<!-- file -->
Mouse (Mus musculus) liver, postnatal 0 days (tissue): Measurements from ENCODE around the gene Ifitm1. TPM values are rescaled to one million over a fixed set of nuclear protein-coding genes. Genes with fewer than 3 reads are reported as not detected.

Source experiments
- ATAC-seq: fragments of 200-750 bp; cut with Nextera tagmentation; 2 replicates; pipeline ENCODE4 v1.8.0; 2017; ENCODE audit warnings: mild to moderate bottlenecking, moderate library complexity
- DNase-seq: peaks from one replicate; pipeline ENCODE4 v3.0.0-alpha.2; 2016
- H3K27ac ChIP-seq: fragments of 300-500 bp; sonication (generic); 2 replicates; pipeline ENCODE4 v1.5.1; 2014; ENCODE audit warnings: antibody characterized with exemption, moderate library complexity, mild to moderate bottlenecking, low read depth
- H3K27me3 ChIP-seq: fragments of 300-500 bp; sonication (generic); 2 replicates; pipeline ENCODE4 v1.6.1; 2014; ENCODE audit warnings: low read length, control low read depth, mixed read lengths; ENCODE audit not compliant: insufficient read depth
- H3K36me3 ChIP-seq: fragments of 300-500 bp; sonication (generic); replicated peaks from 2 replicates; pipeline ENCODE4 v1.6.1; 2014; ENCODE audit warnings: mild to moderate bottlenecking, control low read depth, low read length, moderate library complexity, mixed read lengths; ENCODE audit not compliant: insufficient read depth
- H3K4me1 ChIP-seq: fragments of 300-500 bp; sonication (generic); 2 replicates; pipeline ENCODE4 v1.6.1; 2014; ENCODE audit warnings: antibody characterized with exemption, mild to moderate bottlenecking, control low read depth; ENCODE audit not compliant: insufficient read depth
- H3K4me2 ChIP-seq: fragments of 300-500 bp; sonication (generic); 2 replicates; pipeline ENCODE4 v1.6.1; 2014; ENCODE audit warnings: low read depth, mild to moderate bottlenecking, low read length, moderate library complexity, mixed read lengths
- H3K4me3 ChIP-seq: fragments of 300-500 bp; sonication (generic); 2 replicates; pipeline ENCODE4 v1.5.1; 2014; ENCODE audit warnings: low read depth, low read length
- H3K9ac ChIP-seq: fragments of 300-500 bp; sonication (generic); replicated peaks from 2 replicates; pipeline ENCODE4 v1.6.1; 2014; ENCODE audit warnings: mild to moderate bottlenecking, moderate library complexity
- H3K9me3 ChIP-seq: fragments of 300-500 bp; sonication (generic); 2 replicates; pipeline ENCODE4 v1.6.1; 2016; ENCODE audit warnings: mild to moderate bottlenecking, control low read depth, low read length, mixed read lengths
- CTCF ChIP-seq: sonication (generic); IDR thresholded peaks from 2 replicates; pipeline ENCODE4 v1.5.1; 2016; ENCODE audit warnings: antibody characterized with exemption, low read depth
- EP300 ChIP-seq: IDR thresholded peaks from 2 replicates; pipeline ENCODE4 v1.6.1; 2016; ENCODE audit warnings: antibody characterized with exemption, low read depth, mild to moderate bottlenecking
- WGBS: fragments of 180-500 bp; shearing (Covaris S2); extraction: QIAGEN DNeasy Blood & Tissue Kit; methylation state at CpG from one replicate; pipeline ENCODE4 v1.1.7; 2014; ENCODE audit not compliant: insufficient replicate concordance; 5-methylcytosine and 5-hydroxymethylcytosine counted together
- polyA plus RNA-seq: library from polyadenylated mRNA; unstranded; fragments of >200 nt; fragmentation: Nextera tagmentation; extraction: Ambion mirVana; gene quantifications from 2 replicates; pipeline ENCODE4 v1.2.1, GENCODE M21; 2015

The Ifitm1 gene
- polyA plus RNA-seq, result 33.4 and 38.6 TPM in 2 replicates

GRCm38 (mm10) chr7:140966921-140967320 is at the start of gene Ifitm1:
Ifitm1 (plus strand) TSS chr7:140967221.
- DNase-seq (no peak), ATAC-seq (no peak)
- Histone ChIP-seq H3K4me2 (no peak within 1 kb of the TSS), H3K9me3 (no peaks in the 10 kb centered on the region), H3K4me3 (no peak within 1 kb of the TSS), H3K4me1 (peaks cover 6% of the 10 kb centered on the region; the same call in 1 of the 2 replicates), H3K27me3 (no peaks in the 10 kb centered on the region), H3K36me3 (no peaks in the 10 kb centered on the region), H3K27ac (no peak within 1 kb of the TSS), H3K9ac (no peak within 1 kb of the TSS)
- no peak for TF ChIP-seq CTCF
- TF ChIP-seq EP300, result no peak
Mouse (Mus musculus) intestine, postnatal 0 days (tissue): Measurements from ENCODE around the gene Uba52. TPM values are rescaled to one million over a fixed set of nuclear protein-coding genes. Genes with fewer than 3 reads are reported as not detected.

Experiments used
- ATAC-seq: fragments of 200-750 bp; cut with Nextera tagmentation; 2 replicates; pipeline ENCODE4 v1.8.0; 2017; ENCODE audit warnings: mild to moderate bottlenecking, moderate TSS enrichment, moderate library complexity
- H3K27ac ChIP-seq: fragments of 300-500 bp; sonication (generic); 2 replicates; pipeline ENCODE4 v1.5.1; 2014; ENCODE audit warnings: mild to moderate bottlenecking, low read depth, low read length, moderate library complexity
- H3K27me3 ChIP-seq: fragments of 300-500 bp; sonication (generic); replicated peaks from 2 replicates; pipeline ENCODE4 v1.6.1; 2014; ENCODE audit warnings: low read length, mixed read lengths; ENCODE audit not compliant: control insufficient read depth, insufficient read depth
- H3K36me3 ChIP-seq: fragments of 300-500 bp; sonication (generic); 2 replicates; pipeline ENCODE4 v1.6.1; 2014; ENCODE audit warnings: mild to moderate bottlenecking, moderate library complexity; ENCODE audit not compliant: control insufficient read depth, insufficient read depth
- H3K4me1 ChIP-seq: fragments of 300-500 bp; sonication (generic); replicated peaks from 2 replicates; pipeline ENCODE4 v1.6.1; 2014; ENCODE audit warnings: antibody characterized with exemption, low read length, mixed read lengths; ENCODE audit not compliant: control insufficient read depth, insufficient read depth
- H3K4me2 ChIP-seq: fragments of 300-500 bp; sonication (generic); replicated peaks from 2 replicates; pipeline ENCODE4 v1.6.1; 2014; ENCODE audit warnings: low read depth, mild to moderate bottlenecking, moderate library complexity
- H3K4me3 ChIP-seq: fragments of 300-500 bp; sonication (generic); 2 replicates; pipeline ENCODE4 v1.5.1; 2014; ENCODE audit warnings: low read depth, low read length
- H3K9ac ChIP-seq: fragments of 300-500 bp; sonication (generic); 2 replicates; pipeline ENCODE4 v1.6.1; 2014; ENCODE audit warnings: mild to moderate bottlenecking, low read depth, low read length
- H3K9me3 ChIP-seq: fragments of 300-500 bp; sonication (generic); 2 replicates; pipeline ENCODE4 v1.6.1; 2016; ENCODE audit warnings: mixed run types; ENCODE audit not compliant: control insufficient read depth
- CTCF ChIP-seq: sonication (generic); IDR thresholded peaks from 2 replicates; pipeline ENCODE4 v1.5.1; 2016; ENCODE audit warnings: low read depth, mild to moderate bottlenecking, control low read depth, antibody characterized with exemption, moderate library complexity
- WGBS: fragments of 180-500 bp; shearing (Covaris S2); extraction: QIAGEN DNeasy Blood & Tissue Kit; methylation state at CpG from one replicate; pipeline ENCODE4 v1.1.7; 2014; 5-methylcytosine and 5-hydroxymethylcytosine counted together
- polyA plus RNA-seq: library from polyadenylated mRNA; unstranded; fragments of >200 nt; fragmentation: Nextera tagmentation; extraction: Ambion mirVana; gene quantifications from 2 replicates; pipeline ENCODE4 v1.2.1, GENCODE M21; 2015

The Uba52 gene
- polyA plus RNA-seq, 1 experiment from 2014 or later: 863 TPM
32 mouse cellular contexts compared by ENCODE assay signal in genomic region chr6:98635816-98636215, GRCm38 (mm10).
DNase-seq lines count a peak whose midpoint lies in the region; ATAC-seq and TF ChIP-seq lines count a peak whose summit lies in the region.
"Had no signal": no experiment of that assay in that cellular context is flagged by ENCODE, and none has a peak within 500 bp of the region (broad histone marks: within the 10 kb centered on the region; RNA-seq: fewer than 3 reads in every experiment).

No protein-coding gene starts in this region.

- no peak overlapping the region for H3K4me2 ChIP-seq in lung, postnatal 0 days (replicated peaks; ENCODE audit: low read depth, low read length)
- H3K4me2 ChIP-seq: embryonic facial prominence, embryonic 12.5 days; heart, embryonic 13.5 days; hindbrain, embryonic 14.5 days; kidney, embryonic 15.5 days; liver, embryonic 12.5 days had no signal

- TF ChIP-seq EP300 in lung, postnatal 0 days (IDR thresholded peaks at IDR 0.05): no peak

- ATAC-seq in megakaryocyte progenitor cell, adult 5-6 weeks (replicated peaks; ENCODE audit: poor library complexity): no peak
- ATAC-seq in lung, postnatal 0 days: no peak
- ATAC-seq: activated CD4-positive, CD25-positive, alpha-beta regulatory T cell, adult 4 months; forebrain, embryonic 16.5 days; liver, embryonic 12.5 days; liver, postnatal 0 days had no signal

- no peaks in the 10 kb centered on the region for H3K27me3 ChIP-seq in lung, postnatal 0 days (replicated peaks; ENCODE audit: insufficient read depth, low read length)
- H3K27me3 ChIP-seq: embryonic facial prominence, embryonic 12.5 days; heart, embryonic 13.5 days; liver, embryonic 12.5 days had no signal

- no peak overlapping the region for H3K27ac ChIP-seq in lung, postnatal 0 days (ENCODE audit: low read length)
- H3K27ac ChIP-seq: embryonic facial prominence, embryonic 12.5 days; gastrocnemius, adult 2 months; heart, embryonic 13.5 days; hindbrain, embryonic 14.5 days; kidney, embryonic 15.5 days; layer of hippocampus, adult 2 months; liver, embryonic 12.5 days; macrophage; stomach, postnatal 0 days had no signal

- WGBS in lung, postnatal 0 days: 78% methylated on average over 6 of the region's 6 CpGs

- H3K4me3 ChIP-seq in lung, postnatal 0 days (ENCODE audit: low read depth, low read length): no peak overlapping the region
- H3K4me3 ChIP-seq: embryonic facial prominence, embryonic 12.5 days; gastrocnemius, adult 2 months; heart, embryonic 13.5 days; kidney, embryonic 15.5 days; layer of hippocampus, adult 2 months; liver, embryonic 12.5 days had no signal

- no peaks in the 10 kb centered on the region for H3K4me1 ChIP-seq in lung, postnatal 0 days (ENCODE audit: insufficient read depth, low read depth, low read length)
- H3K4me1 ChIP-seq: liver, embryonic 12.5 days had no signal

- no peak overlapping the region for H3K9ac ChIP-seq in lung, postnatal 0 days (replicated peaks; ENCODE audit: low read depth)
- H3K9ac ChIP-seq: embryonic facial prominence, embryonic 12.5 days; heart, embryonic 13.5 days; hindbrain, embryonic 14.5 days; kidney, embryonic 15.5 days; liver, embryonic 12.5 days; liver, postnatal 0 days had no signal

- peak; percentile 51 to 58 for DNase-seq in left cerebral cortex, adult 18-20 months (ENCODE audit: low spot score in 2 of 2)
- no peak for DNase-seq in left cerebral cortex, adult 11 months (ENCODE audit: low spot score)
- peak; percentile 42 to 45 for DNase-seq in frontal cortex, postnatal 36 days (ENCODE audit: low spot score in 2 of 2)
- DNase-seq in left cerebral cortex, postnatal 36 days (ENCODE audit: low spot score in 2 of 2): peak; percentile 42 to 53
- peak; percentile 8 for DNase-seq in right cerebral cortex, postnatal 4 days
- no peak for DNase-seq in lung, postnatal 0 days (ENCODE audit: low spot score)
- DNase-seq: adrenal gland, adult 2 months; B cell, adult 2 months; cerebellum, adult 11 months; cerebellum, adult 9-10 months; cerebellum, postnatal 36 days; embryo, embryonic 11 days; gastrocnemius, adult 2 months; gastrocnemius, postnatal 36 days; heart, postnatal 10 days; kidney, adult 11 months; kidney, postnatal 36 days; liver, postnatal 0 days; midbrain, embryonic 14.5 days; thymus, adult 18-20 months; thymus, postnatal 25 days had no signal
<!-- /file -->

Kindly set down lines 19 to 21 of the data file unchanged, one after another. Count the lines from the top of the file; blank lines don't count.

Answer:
GRCm38 (mm10) chr7:140966921-140967320 is at the start of gene Ifitm1:
Ifitm1 (plus strand) TSS chr7:140967221.
- DNase-seq (no peak), ATAC-seq (no peak)